Tips for driving around cyclists

Cycling in Cape Town has become the new norm, especially with the Cape Town Cycle Tour coming up soon, however, in the midst of this cycling revolution, driving a car still is the most realistic form of transport to get in and out of the city.

With so many more bicycles on the road, this does not mean that cyclists should be pushed onto sidewalks and ignored. They also need to follow the road rules just as much as vehicle drivers do, but vehicle drivers need to be a lot more aware and alert than ever before.

If you are mindful in your approach to sharing the road, then there is no reason why both vehicles can’t ride, safely, in the same space. In order to share the road, you need to follow these few steps:

Watch the space around you

Many roads have cycling lanes next to them, meaning that you need to respect those lanes and not drive too close to them or zoom past a cyclist that is in one. Be mindful of the people around you, and watch out for them when looking to turn or overtake other cars. Driving too fast in residential areas is also creating a safety hazard for those cycling around you, and it can also make cyclists nervous which could lead to an accident. Be careful and give them at least a metre away from you at all times.

When you drive close to a cyclist, remember to slow down because the wind carried with you can make a cyclist wobble or even lose balance. You can only imagine how intimidating it is to be overtaken by a vehicle, so try not to tailgate a cyclist as it could frighten them and cause a serious accident. When you pass, give them plenty of space, in case they feel uneasy and make a sudden stop. This might sound like common sense, but these are the small reasons why vehicle owners cause freak accidents.

Make use of your indicators

Make sure that both indicators on that used Polo for sale that you bought recently are working properly to avoid any missed signals. Many accidents happen when people are not watching the cyclist’s movements (in terms of them indicating) or you not indicating yourself. Get into the habit of always using your indicator, and properly, no matter where you are or who is around you. Give cyclists and other vehicles safe signals before moving.
Cyclists are a lot more vulnerable on the roads, so if you are coming towards them, try not to flash your lights or hoot as this might cause confusion and fear.

Look out for cyclists at intersections

Be attentive to your blind spot as many people forget to check it before causing an accident with a cyclist. Utilise the side mirrors on your before you start any sudden manoeuvre, and when emerging from a sharp corner or intersection, be aware of the possibility of a cyclist appearing. When children are riding bicycles, it is especially difficult for drivers to see them on the road because they are so much smaller. They are also very unaware and unfamiliar with road rules, let alone on bicycles, so if you do see a child on a bicycle, be sure to slow down and allow them right of way at all times.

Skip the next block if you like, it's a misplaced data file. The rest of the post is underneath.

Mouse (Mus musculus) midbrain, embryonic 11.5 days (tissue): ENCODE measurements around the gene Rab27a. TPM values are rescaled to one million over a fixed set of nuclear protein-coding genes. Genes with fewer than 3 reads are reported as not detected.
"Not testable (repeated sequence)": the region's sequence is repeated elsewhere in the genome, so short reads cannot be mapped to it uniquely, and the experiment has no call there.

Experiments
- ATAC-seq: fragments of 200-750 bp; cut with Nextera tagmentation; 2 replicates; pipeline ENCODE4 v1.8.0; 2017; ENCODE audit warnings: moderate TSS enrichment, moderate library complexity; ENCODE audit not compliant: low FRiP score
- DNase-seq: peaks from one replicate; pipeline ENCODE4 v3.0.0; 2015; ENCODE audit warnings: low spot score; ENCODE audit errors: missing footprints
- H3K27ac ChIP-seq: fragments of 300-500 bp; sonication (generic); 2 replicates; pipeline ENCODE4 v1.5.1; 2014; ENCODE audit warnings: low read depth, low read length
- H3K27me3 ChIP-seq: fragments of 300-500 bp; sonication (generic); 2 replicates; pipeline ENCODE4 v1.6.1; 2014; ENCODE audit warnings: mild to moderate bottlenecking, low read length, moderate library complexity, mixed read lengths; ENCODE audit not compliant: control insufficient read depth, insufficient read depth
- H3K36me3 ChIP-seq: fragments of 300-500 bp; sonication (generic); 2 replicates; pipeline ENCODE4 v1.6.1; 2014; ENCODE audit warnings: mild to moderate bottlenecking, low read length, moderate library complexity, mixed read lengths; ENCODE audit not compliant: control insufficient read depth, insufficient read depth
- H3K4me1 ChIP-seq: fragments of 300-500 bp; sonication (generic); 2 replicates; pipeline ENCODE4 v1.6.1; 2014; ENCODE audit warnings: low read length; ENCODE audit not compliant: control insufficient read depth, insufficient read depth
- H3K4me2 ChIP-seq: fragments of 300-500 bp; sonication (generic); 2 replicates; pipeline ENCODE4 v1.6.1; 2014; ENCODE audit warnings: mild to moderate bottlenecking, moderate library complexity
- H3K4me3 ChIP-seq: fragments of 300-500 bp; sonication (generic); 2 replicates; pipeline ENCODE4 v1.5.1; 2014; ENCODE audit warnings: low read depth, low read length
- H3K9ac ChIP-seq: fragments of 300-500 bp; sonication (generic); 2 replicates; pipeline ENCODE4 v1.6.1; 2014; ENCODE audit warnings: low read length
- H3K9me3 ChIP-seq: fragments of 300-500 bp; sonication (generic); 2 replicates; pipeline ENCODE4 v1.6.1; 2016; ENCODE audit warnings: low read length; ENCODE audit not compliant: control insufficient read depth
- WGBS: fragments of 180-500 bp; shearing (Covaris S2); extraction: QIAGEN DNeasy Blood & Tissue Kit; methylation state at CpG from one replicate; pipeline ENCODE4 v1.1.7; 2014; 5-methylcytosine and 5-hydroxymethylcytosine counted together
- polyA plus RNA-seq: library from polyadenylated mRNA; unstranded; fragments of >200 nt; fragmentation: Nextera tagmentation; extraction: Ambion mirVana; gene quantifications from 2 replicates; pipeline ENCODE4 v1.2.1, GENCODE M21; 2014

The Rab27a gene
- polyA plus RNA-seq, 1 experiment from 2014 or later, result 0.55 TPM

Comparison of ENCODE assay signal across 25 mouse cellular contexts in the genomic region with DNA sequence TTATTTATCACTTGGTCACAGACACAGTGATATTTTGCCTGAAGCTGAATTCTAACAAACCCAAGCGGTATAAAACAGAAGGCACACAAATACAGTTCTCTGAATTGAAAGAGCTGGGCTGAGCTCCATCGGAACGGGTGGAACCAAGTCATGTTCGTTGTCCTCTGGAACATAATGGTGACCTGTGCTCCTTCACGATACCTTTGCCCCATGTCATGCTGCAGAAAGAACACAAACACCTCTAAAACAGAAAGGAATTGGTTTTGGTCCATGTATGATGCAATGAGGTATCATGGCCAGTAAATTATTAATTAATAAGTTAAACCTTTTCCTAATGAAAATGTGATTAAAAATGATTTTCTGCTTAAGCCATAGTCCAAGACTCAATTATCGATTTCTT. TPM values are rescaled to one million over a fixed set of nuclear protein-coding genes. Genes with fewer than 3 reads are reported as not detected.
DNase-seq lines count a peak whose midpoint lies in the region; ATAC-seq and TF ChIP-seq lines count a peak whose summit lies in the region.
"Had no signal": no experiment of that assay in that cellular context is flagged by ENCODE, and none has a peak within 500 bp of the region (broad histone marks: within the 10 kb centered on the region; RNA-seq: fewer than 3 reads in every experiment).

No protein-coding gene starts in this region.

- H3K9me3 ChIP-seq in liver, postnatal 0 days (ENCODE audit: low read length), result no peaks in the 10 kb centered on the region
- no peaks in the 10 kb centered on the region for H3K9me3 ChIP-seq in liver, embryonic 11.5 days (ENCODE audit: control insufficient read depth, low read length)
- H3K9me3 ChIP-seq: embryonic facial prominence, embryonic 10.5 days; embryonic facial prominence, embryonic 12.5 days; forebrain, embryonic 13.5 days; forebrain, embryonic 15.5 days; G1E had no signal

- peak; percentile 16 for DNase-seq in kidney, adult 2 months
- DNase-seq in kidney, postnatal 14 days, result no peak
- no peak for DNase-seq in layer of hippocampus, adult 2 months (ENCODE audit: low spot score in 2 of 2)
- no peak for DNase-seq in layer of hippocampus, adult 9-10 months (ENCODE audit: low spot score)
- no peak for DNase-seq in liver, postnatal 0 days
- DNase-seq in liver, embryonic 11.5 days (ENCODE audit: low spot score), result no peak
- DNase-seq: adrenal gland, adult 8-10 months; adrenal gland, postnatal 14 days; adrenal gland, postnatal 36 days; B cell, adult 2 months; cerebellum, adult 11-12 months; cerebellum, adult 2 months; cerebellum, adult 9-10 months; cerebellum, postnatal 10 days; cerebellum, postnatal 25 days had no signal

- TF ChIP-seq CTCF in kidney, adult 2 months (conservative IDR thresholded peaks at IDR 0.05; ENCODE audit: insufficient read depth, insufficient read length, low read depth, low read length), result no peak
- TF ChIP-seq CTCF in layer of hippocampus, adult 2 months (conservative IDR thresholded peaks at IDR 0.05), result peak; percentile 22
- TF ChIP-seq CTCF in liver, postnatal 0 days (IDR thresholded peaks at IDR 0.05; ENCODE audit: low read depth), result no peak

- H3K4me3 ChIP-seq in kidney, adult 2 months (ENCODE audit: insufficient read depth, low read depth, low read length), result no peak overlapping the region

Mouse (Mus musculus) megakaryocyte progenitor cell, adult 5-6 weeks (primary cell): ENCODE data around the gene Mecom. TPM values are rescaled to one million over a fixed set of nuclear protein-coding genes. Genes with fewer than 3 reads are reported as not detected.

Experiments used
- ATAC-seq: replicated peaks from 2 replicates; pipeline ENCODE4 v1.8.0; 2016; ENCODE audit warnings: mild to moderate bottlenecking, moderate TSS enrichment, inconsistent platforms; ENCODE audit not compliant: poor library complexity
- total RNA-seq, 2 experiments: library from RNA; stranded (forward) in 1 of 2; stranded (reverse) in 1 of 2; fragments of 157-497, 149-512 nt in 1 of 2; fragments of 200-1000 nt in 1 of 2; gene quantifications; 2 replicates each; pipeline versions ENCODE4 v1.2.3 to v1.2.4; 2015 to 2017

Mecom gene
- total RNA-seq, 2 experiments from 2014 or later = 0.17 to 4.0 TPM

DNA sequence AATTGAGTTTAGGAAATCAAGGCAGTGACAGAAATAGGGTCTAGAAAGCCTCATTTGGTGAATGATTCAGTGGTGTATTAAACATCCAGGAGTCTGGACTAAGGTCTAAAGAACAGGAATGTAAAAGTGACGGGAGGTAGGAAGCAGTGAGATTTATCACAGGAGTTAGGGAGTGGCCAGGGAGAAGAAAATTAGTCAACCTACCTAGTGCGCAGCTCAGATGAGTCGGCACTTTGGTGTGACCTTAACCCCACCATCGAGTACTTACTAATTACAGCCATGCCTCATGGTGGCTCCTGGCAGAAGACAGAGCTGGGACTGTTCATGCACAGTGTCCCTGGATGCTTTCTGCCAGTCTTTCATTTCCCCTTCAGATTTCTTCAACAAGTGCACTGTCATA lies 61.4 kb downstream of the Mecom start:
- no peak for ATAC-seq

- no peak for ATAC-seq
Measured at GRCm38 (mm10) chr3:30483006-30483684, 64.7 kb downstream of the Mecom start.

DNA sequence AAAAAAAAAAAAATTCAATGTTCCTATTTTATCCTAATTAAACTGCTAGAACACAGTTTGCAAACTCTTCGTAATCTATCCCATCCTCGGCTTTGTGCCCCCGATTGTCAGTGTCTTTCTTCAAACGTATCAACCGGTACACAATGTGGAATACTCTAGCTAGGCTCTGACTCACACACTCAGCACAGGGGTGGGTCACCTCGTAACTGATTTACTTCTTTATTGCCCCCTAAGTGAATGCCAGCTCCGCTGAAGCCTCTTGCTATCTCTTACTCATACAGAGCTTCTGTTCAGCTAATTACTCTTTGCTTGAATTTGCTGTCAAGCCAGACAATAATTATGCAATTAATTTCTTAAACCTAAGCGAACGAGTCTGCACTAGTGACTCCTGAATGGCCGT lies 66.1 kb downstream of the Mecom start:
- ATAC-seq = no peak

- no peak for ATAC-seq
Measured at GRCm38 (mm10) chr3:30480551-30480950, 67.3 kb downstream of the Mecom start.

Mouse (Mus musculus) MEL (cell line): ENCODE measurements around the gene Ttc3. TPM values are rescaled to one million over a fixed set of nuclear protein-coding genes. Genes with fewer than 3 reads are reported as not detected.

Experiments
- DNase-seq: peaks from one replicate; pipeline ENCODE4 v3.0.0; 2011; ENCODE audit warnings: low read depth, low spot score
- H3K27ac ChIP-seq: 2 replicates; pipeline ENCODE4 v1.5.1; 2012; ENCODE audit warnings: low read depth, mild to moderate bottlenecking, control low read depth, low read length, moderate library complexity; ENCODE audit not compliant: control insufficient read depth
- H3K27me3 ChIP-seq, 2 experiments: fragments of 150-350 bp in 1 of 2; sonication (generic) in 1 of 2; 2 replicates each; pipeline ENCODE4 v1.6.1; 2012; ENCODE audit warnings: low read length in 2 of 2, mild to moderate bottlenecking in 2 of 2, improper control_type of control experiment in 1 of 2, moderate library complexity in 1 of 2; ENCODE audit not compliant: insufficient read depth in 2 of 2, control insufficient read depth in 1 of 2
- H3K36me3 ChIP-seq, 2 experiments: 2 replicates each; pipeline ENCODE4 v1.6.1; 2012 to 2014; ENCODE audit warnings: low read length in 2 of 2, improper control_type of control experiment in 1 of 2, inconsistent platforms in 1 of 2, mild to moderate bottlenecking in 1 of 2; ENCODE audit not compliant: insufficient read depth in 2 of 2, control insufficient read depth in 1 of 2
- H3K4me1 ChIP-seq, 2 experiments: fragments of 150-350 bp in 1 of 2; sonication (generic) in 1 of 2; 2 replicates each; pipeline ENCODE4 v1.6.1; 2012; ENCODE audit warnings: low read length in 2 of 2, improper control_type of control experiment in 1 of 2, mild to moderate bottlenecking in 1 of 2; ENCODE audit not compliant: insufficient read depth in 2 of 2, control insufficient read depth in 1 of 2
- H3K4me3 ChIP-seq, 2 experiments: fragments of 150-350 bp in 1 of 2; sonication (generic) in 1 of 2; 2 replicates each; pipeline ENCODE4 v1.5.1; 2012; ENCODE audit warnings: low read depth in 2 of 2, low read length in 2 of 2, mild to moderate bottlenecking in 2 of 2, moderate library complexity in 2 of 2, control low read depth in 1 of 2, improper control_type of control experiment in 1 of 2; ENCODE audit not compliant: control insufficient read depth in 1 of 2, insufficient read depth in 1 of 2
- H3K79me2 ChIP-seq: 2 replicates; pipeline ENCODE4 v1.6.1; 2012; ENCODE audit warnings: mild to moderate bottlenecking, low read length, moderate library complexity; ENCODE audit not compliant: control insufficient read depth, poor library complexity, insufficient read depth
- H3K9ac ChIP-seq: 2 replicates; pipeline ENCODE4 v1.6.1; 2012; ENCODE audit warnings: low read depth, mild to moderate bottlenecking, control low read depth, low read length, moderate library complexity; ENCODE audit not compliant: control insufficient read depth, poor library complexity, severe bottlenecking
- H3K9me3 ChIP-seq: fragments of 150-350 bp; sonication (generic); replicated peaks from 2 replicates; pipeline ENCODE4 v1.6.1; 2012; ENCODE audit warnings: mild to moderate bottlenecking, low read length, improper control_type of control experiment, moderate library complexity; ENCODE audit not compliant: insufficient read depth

Check for cyclists before opening doors

South African drivers need to be careful when their passengers open their doors. Whether you’re making a quick stop or parking your vehicle on the side of the road, watch before opening your door. This is incredibly dangerous, as cyclists can be harder to see or hear when you’re making that hasty exit.

Do not answer your phone

One of the biggest distractions and causes of any accident is drivers being on their phones. When you are not concentrating on the road, you are a hazard to both cyclists and any other driver.
Refrain from picking up or touching your phone when you’re driving as you need to have all your attention on the road, especially when you are surrounded by cyclists on busy roads.

If you can help it, do not hoot

Blaring your hooter can be scary for any cyclist who may be near to you, so refrain from using it unless it is an emergency. It’s both a safety feature and a dangerous risk for both the driver or the cyclist as it may frighten them and cause them to lose control of their bicycle. If you feel that you must use your horn, tap it quickly and lightly while you are still some distance away from the cyclist.

Before you think about hooting at any cyclist, make eye contact with them to show them that you are aware of their presence and that you have seen their passing signal. When driving in autopilot, confusion is the first thing that happens, so try your best to always be aware and keep your eyes on the road.

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